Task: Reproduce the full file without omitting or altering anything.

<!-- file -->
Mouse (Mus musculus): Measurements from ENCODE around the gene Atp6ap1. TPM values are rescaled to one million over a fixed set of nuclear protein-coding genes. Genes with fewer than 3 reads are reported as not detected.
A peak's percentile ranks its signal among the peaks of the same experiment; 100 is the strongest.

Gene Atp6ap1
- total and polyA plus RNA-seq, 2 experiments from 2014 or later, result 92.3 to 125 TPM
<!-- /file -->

Mouse (Mus musculus): Measurements from ENCODE around the gene Atp6ap1. TPM values are rescaled to one million over a fixed set of nuclear protein-coding genes. Genes with fewer than 3 reads are reported as not detected.
A peak's percentile ranks its signal among the peaks of the same experiment; 100 is the strongest.

Gene Atp6ap1
- total and polyA plus RNA-seq, 2 experiments from 2014 or later, result 92.3 to 125 TPM